The Internal Revenue Service recently served up a few surprises along with its annual revision of rates for lodging, meal and incidental expense allowances. Specifically, the agency has raised the meal allowance for truck drivers and created an optional “incidentals-only” expense allowance. These are contained in Revenue Procedure 2002-63, which adjusts the rates for advances and reimbursements of per diems for workers who are away from home overnight on business. (To see full procedure, go to www.irs.gov.)
In lieu of actual reimbursement, companies can pay a full per diem, covering lodging, meals and incidental expense (M&IE), if they have reason to believe lodging expense will be, or was, incurred. Per diem rates for numerous locations have been revised, usually upward but in a few cases downward. Companies can choose city-by-city per diems; a standard per diem rate of up to $125; or a standard rate plus a high-cost locality rate of $204 for roughly 50 localities. Companies must treat as meal expense either the M&IE rate for each locality or $45 for high-cost localities and $35 for other localities. These rates are available retroactively to Oct. 1, 2002.
If lodging expense is not likely to be incurred, as with drivers who have sleeper cabs, companies can pay an M&IE allowance. Under a special rule for the transportation industry, companies, employees and independent contractors can now use an allowance of $40 per full day in the “lower 48” states and $45 in Alaska, Hawaii and outside the U.S. These rates are up from the $38 and $42 levels that apply for 2002. Unlike the Oct. 1 effective date above, these special rates for the transportation industry cannot be used until Jan. 1, 2003.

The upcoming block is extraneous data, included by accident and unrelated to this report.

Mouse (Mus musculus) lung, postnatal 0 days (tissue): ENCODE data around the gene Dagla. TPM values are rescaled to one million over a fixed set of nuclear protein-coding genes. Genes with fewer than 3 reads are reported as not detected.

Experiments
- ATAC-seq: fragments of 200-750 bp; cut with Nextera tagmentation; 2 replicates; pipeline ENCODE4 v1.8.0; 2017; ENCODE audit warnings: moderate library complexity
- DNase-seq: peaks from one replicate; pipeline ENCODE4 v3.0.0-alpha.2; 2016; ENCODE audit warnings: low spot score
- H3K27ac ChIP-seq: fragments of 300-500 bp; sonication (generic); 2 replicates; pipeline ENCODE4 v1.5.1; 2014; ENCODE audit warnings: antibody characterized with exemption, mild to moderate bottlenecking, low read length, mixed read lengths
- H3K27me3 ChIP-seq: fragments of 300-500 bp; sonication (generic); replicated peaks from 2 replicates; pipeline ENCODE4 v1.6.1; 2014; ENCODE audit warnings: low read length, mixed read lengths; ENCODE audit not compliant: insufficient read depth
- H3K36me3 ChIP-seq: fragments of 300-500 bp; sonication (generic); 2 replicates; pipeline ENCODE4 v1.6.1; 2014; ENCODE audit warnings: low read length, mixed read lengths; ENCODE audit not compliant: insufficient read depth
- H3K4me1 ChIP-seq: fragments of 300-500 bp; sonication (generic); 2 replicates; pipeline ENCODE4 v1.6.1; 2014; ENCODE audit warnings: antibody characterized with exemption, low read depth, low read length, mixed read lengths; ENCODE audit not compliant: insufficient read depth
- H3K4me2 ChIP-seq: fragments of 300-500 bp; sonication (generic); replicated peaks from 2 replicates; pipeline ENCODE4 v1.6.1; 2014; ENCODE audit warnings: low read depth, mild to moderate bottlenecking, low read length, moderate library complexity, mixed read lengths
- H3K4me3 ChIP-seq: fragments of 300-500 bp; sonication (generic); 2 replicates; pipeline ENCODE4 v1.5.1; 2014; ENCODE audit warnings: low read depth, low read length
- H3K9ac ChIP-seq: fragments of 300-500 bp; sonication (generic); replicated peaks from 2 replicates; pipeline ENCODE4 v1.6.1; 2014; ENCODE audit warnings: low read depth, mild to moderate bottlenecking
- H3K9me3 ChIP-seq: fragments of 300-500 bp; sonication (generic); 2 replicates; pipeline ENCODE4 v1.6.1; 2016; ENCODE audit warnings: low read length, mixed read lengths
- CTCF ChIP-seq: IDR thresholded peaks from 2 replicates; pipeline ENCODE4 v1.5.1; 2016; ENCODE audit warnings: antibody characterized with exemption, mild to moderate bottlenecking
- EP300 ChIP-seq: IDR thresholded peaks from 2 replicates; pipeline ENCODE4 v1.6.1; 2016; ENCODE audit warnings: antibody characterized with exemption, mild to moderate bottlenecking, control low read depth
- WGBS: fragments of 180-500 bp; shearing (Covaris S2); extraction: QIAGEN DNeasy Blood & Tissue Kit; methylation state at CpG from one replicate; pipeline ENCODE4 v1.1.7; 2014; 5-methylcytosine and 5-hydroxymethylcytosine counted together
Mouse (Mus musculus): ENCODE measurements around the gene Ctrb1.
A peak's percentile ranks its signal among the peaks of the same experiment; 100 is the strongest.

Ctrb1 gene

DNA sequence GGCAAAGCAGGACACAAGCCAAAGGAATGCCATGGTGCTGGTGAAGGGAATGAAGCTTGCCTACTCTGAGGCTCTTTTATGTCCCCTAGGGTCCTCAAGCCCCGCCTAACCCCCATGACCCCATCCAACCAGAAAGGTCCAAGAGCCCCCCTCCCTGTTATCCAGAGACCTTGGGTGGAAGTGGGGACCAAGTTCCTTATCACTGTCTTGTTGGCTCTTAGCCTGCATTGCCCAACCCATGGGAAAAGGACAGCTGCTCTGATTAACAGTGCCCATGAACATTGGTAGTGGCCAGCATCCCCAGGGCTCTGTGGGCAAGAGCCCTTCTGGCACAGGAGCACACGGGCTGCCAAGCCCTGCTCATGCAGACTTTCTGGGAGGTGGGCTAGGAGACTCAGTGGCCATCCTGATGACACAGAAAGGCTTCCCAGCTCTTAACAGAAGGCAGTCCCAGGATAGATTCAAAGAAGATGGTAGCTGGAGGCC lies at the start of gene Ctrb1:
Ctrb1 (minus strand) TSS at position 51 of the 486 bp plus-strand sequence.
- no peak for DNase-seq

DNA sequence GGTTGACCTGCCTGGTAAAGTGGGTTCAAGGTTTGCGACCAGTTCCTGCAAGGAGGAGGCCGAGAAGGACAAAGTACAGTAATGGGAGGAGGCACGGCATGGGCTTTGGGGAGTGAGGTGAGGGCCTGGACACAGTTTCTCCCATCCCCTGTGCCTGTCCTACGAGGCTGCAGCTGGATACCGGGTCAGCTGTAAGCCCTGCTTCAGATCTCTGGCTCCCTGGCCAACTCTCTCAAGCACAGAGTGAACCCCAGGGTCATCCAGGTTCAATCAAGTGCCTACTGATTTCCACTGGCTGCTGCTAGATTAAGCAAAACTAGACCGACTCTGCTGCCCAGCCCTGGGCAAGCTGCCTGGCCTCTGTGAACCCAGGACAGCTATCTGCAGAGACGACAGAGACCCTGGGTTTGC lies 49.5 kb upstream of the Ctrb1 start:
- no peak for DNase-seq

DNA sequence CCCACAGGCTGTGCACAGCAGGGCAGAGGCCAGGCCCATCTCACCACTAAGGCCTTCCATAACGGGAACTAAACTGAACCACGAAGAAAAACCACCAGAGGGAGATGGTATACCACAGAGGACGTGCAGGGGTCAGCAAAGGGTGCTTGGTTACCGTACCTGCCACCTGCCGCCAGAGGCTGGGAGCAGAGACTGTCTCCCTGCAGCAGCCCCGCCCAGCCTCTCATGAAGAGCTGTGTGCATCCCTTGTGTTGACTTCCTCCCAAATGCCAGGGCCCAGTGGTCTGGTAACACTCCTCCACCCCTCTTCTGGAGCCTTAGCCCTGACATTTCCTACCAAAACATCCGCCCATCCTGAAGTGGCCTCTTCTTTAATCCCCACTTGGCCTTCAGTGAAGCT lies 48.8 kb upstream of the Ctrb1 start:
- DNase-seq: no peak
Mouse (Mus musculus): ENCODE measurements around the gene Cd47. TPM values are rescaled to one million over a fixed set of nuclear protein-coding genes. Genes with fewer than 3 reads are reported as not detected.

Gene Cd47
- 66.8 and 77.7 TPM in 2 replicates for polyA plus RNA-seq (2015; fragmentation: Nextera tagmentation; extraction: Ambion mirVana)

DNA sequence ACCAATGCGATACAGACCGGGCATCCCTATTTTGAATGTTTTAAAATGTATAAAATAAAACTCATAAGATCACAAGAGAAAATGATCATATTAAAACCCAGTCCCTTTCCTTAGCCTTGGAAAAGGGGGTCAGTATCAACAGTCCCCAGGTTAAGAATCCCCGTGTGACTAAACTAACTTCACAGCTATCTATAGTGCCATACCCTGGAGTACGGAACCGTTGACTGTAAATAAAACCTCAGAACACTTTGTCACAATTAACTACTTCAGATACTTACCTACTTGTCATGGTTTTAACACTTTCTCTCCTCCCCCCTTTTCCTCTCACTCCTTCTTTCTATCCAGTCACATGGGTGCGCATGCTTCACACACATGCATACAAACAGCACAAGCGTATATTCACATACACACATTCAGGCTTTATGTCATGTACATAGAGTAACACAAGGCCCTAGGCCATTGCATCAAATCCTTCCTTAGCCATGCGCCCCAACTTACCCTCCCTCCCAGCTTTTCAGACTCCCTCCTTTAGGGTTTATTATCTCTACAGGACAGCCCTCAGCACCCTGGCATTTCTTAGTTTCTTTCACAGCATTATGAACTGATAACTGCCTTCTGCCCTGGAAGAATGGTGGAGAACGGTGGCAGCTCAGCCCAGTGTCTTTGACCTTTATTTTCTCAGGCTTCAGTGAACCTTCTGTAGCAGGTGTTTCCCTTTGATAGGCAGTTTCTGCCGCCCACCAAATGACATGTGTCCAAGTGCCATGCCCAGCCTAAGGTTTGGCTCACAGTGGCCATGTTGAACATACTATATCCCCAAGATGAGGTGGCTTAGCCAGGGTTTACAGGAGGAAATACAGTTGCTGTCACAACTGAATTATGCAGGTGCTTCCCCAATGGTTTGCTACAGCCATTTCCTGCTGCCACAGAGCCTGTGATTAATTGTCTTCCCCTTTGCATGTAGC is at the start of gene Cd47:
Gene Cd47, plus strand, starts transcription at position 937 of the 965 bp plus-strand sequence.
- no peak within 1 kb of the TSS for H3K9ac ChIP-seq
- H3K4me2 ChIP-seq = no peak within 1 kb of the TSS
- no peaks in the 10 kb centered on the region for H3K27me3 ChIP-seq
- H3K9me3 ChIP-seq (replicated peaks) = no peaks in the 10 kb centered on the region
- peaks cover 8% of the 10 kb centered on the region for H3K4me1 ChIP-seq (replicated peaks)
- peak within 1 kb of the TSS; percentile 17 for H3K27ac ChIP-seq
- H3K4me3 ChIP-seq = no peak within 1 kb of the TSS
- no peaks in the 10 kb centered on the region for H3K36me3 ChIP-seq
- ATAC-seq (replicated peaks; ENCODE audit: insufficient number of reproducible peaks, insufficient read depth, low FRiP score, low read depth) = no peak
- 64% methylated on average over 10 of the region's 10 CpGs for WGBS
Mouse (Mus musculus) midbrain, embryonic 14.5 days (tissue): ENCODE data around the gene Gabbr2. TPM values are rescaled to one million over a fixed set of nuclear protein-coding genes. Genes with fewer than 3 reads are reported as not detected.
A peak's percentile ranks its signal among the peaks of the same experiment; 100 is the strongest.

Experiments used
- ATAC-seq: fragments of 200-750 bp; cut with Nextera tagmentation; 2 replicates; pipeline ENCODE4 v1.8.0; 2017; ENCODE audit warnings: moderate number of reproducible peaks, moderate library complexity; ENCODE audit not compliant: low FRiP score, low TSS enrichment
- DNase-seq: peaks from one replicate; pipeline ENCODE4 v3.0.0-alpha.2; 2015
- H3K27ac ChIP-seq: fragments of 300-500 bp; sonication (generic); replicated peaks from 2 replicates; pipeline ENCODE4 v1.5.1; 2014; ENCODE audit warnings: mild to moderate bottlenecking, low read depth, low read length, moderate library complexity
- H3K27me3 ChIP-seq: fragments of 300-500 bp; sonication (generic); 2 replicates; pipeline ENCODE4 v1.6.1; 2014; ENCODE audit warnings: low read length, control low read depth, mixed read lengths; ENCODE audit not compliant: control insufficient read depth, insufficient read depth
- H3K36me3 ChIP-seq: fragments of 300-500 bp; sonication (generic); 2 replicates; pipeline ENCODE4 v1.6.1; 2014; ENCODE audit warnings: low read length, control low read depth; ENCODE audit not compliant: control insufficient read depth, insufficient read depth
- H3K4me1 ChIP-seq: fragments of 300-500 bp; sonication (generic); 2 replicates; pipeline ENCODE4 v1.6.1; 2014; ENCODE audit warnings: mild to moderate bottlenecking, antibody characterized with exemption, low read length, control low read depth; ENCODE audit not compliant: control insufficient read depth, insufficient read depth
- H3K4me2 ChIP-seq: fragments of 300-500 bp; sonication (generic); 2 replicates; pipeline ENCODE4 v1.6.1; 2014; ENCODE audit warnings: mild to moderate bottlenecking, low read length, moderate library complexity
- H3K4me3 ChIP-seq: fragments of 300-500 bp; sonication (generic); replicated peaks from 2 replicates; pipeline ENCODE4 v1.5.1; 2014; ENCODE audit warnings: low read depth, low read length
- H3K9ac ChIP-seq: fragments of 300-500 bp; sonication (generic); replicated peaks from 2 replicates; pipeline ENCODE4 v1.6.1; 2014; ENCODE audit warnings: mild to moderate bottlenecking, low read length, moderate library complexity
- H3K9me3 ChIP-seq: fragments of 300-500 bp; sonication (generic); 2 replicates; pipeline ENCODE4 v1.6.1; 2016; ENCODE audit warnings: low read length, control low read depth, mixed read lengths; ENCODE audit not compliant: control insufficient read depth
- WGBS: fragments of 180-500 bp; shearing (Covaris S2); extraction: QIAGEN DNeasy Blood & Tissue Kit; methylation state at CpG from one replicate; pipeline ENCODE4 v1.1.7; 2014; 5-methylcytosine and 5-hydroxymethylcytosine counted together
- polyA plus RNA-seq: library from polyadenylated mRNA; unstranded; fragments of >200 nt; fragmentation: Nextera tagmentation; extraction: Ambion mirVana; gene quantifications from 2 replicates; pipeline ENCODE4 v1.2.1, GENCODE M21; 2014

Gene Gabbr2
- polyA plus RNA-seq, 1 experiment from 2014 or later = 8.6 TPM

The full amount of an M&IE allowance must be treated as a meal expense. In 2002 and 2003, meal expenses are 65% deductible for truck drivers who are away from home long enough to require sleep or rest, and 50% for other workers. Trucking companies can also pay the allowance on a cents-per-mile basis if the total doesn't average more than these daily limits. Amounts that average more than these levels must be reimbursed or treated as wages, subject to withholding, payroll tax and reporting on a W-2 form at year-end.
In contrast, under the new incidentals-only plan for individuals who do not receive allowances for lodging or meals, companies can pay $2 per day that is fully deductible. Like the full per diems and the M&IE allowances, the incidental amount does not count as income to the recipient if it is in conjunction with documented business travel away from home.
Self-employed individuals and employees who receive no advance or reimbursement from their company can claim either the M&IE allowance or the $2 incidental expense allowance. All individuals must use the 65% or 50% deductible limit for meals, and employees must then treat the remainder (or all of an incidental-only allowance) as a miscellaneous itemized deduction.
Workers who are out of town overnight and part of the next day (or who leave late one day and stay out overnight) are entitled to 3/4 of a day's allowance for the partial day. Previously, allowances had to be prorated by 1/4 day increments. One last change: laundry and dry cleaning expenses no longer have to be counted as incidental expenses, if companies want to reimburse for them (or individuals want to deduct them) item by item.
The bottom line: Travel rules are tricky. If you are paying for a lot of travel, however, these so-called accountable plans are a great time saver for drivers and bookkeepers alike. And the new options and rates may make them more attractive than ever.